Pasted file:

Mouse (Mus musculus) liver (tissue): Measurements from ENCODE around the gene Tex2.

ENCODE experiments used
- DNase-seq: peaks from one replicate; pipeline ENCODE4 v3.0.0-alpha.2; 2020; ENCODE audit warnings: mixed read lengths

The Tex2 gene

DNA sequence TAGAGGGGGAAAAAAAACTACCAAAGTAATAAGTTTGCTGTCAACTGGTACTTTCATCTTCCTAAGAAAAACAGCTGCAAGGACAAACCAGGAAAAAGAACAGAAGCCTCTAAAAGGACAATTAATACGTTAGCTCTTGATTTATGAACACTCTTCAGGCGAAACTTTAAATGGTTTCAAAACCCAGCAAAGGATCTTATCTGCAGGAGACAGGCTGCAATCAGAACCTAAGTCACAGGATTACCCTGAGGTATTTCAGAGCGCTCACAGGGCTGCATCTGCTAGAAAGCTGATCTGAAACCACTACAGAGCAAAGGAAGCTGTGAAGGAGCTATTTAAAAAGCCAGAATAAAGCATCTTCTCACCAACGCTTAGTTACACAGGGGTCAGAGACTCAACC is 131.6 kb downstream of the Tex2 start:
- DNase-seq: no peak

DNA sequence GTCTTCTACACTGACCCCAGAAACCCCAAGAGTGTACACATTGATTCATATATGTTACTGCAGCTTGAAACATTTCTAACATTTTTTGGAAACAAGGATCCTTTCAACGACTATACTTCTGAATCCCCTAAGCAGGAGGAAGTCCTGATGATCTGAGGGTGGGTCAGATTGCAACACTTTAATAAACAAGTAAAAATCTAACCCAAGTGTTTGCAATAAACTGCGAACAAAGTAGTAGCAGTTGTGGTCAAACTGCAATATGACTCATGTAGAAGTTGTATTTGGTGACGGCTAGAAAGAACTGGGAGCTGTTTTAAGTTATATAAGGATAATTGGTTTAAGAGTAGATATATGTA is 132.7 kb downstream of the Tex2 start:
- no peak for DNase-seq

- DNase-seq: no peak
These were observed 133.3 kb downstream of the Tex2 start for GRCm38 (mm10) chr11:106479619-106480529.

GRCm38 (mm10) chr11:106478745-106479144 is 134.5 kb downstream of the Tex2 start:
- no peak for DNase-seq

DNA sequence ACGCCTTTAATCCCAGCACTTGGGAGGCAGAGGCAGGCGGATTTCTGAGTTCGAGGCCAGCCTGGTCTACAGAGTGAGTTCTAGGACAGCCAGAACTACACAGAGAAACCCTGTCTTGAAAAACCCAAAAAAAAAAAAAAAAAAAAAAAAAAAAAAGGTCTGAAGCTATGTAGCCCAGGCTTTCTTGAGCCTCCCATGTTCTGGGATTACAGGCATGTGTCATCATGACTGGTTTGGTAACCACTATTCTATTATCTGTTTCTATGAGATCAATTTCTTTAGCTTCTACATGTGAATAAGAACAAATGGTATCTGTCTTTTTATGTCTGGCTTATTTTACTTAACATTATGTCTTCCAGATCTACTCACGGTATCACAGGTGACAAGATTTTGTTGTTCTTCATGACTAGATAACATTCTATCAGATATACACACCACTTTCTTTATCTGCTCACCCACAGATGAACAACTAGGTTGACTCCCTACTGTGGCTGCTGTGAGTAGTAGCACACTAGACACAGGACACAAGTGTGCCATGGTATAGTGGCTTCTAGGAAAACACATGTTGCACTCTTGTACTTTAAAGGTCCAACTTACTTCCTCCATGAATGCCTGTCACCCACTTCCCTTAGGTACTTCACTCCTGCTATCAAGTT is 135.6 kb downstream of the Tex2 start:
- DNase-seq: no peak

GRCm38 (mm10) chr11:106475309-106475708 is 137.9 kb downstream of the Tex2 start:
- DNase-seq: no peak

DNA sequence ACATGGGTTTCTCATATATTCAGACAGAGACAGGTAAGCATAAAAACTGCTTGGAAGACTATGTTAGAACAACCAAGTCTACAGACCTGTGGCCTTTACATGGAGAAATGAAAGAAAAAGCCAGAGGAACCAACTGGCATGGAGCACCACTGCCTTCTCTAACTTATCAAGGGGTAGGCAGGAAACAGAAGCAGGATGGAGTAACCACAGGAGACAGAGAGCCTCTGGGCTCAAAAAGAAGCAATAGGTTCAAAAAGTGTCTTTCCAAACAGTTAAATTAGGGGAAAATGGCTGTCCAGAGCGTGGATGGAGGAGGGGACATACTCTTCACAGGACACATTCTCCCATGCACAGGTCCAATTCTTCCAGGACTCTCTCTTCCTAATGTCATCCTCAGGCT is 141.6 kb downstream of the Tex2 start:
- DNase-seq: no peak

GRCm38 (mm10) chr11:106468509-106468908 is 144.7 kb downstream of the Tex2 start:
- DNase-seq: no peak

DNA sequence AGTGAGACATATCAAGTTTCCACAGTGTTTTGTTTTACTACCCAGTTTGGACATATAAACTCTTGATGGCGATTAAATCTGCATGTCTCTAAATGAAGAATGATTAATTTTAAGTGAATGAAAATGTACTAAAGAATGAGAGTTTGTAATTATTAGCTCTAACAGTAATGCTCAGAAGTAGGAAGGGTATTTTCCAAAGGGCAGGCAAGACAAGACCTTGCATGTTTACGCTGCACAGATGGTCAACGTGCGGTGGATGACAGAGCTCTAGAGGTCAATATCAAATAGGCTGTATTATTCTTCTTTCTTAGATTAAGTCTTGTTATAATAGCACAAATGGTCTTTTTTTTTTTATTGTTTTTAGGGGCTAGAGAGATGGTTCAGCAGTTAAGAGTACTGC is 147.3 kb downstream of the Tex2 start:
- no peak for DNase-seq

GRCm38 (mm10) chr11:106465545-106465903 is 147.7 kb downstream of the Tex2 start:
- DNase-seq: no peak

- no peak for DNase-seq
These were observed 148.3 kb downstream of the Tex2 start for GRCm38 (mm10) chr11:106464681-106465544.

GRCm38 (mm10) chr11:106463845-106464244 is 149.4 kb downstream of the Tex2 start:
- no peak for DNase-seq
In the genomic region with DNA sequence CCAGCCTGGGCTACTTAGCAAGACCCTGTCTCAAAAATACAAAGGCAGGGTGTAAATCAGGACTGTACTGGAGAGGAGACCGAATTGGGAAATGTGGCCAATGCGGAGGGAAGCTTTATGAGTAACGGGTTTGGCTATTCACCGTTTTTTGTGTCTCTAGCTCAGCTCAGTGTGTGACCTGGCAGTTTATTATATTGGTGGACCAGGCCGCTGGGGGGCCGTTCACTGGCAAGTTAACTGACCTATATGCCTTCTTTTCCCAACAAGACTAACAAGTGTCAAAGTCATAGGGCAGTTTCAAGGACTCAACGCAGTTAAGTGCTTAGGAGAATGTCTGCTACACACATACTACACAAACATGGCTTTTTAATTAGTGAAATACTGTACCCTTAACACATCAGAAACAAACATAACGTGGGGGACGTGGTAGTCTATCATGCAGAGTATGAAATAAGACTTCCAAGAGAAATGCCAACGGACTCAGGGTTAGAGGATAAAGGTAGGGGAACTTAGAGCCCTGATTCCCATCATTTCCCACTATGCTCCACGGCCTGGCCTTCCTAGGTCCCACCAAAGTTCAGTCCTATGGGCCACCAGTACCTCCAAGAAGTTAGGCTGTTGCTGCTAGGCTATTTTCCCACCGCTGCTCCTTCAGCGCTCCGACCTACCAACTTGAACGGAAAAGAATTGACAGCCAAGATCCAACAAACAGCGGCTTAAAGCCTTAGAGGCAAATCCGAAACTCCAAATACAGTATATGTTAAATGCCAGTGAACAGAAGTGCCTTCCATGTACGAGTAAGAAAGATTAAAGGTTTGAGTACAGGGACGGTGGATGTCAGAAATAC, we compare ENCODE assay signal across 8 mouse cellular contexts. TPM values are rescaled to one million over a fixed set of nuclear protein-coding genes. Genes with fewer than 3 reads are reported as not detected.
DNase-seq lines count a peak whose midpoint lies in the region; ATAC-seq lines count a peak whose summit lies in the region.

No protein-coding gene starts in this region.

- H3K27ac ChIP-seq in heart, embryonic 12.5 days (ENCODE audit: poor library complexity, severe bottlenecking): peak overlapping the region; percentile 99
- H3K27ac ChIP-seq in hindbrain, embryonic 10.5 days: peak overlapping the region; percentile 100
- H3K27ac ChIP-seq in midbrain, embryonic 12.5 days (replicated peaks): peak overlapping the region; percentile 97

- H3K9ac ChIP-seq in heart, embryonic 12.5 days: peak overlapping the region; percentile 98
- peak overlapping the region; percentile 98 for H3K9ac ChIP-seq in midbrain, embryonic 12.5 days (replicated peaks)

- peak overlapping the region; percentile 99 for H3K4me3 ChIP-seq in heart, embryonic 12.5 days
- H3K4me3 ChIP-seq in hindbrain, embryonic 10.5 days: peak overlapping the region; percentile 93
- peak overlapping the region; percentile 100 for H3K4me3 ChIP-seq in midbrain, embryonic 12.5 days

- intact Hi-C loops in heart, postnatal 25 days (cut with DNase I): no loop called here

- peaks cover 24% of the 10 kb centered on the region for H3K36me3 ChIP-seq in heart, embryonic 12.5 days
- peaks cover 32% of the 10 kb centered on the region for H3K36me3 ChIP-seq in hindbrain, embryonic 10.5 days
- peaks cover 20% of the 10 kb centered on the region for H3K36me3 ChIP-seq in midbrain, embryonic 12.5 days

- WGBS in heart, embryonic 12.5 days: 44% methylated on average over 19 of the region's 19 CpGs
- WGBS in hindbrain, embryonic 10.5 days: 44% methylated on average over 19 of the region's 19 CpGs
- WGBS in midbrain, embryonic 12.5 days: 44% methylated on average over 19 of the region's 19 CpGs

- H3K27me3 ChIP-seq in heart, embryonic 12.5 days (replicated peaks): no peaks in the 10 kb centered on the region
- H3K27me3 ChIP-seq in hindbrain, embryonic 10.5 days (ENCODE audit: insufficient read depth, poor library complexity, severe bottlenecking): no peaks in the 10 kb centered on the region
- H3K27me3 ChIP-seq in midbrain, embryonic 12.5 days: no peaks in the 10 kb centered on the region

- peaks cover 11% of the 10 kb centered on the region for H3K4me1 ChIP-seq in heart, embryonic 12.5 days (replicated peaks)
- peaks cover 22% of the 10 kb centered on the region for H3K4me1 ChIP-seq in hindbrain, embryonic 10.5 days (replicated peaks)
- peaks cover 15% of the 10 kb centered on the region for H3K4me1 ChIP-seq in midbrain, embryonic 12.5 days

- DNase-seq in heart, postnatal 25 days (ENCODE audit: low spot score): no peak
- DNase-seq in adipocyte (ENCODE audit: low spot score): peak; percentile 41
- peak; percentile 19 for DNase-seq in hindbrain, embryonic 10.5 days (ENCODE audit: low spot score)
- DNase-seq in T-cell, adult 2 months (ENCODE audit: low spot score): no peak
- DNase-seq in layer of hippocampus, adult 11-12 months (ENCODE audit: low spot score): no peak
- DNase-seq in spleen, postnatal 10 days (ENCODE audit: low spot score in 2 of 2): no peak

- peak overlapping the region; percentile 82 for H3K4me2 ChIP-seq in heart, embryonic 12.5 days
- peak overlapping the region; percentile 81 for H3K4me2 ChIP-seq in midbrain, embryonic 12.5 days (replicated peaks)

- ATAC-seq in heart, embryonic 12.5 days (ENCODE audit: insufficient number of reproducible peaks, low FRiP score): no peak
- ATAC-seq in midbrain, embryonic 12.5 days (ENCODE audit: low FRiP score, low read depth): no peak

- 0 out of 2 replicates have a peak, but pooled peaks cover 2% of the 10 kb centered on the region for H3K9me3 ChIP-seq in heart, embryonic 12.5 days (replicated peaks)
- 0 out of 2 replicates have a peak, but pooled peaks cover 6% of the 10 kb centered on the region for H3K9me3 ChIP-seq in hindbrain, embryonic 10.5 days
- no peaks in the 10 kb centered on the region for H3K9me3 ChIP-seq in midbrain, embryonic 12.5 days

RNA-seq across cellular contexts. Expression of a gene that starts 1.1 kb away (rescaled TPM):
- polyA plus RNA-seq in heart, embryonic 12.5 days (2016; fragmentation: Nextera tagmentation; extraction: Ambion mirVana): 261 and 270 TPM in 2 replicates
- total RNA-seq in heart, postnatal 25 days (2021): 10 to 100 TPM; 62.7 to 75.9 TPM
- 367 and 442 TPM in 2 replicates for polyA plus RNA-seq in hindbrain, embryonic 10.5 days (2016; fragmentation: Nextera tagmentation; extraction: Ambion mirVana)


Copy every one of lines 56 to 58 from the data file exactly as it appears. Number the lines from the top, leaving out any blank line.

- DNase-seq in T-cell, adult 2 months (ENCODE audit: low spot score): no peak
- DNase-seq in layer of hippocampus, adult 11-12 months (ENCODE audit: low spot score): no peak
- DNase-seq in spleen, postnatal 10 days (ENCODE audit: low spot score in 2 of 2): no peak